5 things that mattered this week

As NHS launches its first augmented reality billboard campaign and a declining Burberry admits customer loyalty is ‘lagging’, here are some of this week’s biggest marketing stories.

NHS launches first ever augmented reality billboard campaign to show power of blood donations

In order to show the power of blood donations, NHS Blood and Transplant launched an innovative campaign allowing donators to virtually fill up a bag of blood on major ad screens in both Birmingham and London.

Starting this week, NHS volunteers will give members of the public an iPhone, which uses augmented reality to replicate the process of a needle going into their flesh when they hover the smartphone over a sticker that is placed where an injection would usually occur.

As the iPhone virtually takes their blood over a 20-second period, the ad screen’s empty blood bag also fills up and a message is displayed thanking the participant for “seeing the power of a blood donation”. The real-life patient on the screen goes from looking unhealthy to healthy as the blood bag fills up, while participants will also be asked to register as donors.

The experience will run on Ocean Outdoor’s Birmingham’s New Street screen for three days from today (18 May) and then on the Eat Street Screen at London’s for another three days from 20 May.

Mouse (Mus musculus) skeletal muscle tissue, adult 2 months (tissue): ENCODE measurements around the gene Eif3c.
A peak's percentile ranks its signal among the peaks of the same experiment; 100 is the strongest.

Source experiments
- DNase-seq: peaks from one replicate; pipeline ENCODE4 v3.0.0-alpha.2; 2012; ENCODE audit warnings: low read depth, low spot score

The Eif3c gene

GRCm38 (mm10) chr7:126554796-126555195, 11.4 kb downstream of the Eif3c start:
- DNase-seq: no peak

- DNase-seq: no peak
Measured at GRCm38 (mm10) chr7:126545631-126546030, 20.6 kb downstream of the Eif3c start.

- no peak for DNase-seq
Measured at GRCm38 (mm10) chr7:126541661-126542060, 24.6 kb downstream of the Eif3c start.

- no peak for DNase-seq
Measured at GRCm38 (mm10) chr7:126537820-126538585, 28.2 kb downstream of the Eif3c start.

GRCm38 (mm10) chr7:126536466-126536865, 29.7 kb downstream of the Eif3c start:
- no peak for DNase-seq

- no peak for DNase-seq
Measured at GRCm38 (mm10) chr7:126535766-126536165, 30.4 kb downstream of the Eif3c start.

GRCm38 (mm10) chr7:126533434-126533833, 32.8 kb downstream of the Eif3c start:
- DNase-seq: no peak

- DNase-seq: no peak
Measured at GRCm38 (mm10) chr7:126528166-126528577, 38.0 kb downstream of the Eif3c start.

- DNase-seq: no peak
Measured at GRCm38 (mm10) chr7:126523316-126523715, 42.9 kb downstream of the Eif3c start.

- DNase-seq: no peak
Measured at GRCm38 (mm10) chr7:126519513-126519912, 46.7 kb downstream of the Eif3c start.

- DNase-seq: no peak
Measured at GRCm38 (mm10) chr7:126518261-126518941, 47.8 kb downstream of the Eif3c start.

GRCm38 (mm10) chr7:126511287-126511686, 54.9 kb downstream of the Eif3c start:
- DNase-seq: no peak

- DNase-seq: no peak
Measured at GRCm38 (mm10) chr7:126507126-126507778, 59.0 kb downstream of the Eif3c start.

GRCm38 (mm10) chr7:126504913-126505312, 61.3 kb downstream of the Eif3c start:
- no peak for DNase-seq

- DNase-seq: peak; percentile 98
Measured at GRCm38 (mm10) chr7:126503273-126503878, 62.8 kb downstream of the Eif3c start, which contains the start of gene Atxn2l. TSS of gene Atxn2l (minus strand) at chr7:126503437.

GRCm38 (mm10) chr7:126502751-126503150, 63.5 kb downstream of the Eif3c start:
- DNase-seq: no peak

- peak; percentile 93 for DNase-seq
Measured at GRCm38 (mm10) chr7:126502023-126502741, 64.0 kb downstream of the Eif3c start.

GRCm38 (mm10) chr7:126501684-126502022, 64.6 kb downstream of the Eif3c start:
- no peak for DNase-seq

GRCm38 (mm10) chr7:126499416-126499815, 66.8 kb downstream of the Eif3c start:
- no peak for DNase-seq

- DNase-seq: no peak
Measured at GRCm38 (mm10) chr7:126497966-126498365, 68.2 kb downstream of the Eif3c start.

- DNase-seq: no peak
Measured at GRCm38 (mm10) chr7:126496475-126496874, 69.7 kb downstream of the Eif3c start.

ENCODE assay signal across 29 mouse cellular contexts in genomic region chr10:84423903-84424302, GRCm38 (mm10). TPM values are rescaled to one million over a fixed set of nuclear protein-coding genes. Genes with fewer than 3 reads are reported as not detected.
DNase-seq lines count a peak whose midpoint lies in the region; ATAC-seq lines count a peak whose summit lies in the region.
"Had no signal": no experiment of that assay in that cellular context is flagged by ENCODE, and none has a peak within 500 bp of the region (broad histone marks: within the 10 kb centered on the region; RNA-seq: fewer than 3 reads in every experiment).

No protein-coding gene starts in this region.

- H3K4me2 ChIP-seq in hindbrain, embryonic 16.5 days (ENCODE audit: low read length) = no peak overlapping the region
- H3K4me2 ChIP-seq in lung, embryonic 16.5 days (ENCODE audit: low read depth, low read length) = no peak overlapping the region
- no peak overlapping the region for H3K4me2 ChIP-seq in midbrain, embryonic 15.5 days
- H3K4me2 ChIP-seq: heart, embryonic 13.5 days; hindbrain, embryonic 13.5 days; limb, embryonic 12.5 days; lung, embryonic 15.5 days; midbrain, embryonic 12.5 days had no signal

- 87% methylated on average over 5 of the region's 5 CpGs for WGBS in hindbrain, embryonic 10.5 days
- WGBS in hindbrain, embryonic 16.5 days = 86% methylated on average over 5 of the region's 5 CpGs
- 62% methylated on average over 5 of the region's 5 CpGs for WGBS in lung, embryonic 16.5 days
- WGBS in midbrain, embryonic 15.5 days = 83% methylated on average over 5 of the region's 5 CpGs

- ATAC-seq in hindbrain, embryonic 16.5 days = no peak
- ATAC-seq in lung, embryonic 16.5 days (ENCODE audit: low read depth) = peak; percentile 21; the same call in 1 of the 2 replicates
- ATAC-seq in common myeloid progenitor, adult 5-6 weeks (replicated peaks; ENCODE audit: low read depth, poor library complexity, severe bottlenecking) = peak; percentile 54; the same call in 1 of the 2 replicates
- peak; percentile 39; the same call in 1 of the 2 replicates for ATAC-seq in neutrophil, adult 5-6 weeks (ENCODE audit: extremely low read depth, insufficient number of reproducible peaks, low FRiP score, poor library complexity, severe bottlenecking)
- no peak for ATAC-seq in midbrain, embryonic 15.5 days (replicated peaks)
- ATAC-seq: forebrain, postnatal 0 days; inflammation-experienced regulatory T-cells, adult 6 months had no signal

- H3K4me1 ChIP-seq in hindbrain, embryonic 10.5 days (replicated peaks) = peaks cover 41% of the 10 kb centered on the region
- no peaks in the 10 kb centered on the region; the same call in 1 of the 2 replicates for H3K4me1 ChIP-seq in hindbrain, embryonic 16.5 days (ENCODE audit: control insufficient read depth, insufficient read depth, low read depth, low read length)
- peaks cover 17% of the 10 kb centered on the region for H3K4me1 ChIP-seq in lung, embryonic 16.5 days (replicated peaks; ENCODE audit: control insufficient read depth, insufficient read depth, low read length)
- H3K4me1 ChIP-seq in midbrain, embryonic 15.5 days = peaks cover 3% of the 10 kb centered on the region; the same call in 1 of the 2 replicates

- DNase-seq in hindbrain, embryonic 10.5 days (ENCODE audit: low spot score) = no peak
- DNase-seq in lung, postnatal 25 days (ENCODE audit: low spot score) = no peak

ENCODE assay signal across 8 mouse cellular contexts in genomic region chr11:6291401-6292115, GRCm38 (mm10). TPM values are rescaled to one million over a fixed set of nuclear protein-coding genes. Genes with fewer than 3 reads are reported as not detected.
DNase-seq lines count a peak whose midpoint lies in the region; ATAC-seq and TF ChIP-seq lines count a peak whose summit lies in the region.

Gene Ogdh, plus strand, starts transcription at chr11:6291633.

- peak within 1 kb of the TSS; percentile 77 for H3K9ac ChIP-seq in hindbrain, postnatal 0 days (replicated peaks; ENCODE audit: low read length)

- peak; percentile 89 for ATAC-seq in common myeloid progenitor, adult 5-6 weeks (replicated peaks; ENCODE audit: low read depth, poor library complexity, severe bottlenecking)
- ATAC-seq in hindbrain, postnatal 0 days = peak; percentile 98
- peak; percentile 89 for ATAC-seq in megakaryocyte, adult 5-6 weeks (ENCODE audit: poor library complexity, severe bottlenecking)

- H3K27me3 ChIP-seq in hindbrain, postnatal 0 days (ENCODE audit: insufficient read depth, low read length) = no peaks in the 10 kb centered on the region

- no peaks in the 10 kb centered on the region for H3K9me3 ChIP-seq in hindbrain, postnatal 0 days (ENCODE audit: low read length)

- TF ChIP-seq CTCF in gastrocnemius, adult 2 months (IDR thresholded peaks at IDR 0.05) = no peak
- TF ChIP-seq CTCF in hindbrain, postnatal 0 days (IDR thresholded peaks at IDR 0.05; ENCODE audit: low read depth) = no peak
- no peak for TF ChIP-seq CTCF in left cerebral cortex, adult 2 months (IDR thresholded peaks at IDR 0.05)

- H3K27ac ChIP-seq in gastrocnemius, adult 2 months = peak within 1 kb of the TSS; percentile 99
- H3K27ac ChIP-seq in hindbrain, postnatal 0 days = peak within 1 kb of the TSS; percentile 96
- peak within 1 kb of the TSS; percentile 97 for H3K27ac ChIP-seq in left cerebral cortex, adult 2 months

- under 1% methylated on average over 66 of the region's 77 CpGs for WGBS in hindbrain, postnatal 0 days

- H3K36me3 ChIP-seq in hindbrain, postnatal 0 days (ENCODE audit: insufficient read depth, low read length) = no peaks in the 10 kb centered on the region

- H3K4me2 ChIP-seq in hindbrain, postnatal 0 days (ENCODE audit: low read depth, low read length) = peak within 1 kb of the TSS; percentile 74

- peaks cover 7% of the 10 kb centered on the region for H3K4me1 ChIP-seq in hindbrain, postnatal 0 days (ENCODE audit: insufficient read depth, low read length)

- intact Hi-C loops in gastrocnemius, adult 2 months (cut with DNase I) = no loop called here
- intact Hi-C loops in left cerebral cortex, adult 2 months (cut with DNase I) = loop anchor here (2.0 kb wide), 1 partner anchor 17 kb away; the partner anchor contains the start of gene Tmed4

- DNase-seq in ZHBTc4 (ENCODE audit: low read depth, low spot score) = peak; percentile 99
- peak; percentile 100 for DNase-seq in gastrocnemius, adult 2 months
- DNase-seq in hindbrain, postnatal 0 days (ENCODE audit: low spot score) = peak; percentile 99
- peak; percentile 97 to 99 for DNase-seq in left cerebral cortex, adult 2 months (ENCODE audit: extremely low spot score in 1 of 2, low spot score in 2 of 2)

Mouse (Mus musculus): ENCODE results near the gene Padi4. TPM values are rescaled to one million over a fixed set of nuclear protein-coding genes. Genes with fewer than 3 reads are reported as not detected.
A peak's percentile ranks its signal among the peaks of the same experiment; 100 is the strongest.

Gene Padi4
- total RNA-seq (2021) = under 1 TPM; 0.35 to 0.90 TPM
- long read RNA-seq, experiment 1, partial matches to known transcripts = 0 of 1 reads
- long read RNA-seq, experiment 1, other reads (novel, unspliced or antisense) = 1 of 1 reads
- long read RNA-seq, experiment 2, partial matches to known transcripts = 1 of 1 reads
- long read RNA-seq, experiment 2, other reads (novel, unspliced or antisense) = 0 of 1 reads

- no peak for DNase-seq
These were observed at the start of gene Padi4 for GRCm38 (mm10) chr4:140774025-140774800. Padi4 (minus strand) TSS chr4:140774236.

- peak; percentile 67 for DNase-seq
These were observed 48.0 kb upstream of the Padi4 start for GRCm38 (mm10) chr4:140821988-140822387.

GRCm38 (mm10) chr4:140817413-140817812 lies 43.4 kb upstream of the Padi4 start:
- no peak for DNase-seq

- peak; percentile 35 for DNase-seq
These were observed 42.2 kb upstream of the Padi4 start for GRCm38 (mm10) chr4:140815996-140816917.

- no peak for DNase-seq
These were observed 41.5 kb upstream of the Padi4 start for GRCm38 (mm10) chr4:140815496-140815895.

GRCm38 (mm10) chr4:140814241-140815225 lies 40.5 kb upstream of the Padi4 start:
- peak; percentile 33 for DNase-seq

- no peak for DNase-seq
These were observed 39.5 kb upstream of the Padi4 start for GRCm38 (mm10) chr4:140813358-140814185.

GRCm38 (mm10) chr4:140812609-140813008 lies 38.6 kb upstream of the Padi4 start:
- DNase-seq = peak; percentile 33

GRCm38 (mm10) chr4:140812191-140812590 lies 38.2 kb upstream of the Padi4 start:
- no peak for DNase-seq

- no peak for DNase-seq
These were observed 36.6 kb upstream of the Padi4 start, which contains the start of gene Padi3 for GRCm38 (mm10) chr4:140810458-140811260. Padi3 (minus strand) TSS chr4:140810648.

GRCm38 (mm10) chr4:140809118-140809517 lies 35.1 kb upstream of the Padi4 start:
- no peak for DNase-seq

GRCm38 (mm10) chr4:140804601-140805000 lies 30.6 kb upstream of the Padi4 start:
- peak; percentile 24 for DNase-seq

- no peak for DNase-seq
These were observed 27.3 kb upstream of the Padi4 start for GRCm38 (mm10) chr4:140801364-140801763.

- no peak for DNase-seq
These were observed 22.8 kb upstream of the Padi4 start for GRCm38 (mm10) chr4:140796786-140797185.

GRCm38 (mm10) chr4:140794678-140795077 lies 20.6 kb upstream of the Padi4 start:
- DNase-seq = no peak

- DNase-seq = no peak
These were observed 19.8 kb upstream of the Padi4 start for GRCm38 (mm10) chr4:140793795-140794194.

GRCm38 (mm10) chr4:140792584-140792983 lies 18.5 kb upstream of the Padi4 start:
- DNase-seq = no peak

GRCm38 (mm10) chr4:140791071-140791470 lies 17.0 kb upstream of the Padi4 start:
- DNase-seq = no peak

Facebook goes after Google as it expands its ad network to video and desktop


Place your bets, it could get bloody, after Facebook went after Google this week as it expanded its ad network to video and desktop. It hopes that its focus on personal, rather than cookie, data will help it convince brands to spend their display ad dollars on its ad network rather than those from rivals.

The social network platform is adding a “major extension” to its ad network but it will need to be more transparent and offer brands more insights if it really wants to take on its rivals.

Facebook is expanding its ad network to desktop, will start selling video ads and is offering brand goals, rather than just direct response, for the first time as it looks to take a bigger slice of the lucrative display ad market.

The changes mean that brands will be able to buy video ads on the network that drive brand outcomes. Initially it will allow marketers to measure video views but the plan is to open up to more brand measurements. Videos ads will also appear in-stream and in-article for the first time, and on desktop sites.

Google still runs the biggest ad network online, with revenues from its ‘network members’ websites’ generating $4.14bn in the fourth quarter of 2015. Yet many believe Facebook has one big advantage over Google and other ad networks – personal information.

Burberry admits its customer loyalty is ‘lagging’ and marketing needs ‘rebalancing’


Burberry said it will focus on boosting customer loyalty by expanding its “digital prowess” and focusing marketing on getting people to fall in love with its products following a decline in both sales and revenues this week.

Pre-tax profits fell 10% to £415.6m for the year to 31 March, while revenues dropped 1% on an underlying basis to £2.5bn. The iconic luxury brand primarily blamed the decline on Asia, citing falling consumption levels, a slowdown in Chinese tourists visiting European stores and weaker demand in Hong Kong.